logo

Archive for the ‘Cyberlaw’ Category

First Ever Criminal Arrest For Domain Theft

Tuesday, August 4th, 2009

Anyone who follows the domain dispute world long enough knows that the UDRP process can be a quick and inexpensive route to resolving the dispute. Of course there are many civil cases filed throughout the U.S. under the ACPA, but never before has a domain dispute resulted in criminal prosecution, until now. State prosecutors in New Jersey have now arrested a domain name owner for doamin theft.  Domain Name News has a great article which provides all the details. (see here)

The domain at issue was www.P2P.com. It was co-owned Marc Ostrofsky (a well known domain owner), Albert Angel (well known attorney and former Justice Department prosecutor) and his wife Lesli Angel. The domain was stolen in 2006 and sold it on Ebay four months later for $111,000, even though it was purchased by the Ostofsky and the Angels for $160,000 in 2005. The alleged thief ultimately sold the domain to NBA basketball player Mark Madsen, who has acquired his own large domain portfolio, but who appears to be a good faith purchaser of the domain.

The interesting thing about this case, is that the registrar GoDaddy was also sued by Ostofsky and the Angels for negligence and contributory trademark infringement under Anti-Cyber Piracy statute. Although many assume that registrars have immunty and believe that GoDaddy is off the hook, our readers should be aware of recent developments in ACPA case law. In another civil domain theft case, a Court recently ruled against regsitrar NameCheap in denying its motion to dismiss from the case of Solid Host NL, v. NameCheap, Inc., CV085414-C.D.Cal 2009. The Court found that NameCheap was acting as a privacy service and not as a resgistrar and thus the immunity that most registrars are afforded did not apply. Our good friend Marco Randazza, from The Legal Satyricon, was heavily involved in that and a full copy of that opinion is available here.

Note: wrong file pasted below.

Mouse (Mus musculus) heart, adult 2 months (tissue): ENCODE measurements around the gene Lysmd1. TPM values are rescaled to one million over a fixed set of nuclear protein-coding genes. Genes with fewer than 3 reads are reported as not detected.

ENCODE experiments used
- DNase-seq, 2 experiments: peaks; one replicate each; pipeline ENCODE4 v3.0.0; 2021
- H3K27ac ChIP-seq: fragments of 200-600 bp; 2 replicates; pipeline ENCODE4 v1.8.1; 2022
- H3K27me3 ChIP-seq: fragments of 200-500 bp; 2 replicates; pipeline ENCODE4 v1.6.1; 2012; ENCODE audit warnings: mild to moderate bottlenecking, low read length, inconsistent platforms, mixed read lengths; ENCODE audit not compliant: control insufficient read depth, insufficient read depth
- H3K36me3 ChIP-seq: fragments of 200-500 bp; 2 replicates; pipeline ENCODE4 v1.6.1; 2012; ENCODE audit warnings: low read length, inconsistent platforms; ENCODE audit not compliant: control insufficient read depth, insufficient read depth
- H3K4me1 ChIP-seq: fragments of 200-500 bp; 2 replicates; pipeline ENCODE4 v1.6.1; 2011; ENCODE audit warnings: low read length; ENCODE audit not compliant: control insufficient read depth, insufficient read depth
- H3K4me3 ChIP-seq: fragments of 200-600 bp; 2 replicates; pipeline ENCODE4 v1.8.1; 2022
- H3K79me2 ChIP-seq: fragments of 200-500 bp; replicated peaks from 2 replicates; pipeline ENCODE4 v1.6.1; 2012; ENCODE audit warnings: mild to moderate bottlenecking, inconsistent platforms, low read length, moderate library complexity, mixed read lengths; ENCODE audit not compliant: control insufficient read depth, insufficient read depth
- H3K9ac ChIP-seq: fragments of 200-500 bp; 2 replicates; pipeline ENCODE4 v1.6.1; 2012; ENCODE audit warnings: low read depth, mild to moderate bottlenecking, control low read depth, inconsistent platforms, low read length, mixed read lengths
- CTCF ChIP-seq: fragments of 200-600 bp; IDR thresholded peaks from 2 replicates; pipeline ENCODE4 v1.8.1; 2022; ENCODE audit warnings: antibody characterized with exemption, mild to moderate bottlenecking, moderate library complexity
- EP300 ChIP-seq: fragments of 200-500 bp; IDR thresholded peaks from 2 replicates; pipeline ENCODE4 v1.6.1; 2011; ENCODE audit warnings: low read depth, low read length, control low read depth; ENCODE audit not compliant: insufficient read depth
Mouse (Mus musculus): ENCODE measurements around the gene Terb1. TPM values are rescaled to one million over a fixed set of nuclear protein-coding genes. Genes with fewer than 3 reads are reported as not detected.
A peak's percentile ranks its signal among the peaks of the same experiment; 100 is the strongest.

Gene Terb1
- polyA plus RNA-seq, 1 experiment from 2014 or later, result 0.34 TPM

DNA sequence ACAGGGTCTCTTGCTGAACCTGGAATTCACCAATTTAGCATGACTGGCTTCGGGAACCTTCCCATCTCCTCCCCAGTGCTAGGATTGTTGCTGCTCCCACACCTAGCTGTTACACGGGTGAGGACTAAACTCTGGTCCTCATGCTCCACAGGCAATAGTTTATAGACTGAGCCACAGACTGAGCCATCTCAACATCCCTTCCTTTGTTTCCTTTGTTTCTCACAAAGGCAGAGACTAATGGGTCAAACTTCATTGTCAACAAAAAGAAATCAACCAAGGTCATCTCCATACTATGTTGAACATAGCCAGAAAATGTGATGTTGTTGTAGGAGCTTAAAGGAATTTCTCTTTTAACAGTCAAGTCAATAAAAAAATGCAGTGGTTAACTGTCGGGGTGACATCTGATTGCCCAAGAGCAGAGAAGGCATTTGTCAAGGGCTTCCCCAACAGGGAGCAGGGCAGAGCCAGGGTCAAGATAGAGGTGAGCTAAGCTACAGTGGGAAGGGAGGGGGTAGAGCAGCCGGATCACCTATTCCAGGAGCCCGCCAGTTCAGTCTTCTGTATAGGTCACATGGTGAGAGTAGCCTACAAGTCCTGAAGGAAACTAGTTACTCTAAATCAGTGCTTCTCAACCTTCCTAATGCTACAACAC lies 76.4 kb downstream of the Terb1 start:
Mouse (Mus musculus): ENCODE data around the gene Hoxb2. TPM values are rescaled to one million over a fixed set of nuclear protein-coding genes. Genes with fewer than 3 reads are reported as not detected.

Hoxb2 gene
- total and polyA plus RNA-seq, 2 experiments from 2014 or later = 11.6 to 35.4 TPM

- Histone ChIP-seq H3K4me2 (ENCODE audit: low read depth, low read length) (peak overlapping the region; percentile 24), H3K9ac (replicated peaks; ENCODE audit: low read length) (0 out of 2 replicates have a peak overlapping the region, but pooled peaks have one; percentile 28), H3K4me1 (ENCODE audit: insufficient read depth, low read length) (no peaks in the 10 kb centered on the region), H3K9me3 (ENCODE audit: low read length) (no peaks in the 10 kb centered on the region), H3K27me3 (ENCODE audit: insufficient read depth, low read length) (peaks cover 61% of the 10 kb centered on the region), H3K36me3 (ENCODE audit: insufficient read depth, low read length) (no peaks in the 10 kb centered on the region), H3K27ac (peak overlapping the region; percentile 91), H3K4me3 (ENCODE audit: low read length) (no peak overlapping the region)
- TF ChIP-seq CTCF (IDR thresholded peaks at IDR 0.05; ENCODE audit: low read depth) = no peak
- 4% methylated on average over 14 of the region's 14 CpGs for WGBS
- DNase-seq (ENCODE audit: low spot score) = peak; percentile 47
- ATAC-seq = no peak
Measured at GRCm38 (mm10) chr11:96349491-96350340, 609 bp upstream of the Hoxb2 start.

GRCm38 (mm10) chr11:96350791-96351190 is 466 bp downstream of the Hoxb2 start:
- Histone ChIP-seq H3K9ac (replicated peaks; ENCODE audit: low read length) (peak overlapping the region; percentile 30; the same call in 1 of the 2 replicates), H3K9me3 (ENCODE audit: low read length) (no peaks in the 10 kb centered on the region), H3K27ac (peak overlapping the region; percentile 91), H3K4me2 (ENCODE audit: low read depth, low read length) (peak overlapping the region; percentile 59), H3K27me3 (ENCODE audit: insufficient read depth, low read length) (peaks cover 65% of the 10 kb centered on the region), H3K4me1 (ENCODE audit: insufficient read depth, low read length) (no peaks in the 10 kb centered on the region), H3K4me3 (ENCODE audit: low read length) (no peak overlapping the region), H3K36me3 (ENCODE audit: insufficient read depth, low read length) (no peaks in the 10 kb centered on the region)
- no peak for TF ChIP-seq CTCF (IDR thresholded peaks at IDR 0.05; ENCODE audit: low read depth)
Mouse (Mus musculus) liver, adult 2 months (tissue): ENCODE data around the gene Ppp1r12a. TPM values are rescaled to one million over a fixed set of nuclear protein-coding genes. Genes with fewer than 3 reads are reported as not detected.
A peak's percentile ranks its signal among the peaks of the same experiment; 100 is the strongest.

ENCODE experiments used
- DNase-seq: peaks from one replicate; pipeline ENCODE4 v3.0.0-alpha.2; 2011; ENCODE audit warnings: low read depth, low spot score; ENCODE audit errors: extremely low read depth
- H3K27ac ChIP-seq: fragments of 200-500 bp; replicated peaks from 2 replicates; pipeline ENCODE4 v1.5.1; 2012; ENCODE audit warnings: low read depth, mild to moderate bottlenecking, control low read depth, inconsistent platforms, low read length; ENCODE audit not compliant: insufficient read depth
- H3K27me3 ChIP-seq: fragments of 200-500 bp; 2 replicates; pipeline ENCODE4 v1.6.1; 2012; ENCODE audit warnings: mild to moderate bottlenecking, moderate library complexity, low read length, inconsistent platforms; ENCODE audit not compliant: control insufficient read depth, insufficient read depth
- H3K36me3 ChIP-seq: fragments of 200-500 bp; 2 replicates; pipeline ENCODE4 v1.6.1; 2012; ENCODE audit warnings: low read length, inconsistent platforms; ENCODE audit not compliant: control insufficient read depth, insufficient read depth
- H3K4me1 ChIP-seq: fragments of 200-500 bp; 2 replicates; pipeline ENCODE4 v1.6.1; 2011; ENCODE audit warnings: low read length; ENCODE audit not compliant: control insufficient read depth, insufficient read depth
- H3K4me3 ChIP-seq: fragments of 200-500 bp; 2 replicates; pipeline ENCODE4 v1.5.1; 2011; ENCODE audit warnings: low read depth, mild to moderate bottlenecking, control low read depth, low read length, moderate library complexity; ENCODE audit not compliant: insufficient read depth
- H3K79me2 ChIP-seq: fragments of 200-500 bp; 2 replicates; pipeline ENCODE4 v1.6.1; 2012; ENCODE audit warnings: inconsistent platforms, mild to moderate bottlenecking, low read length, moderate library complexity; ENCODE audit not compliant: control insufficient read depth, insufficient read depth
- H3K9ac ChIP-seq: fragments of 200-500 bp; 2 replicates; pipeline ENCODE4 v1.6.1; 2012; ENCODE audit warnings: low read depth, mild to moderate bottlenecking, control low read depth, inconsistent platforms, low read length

So, the ever changing world of domain disputes took a few positive steps forward in the fight against domain theft and criminal prosecution. We will keep you posted on the developments of these two cases as we learn more.

Don’t Be a Victim of Facebook “Squatting”

Thursday, June 11th, 2009

As many of you know Facebook is the enormously popular social networking web site located at www.facebook.com. It has also become a common destination for businesses as well. Many businesses have flocked to the web site so that they can stay connected with a generation of Internet users who visit the Facebook web site, sometimes multiple times a day. There is a strong likelihood that many people and businesses that you know are already on Facebook.

On Tuesday, June 9, 2009, Facebook announced that they will be offering a dedicated personal URL for their users. This means that a company like Wal-Mart will be able to own www.facebook.com/walmart or Target can own www.facebook.com/target. Starting on Saturday June 13, 2009, anyone with an active Facebook account, that was established prior to June 9, can sign up for the dedicated URL. If you created a Facebook account after this cut-off period you can sign up for the dedicated URL on Sunday June 28, 2009. This cut-off period was created to prevent “squatters” from snatching up numerous dedicated URL’s.

For those of you who have established trademark rights, Facebook has trademark prevention registration form, available (here), so that you can provide them with validation of your preexisting rights and limit the ability of others to use your mark in a URL. We are sure that there will be some bumps along the way with some squatters, but we hope that Facebook works with rights holders and attorneys to resolve any disputes.

Switch to our mobile site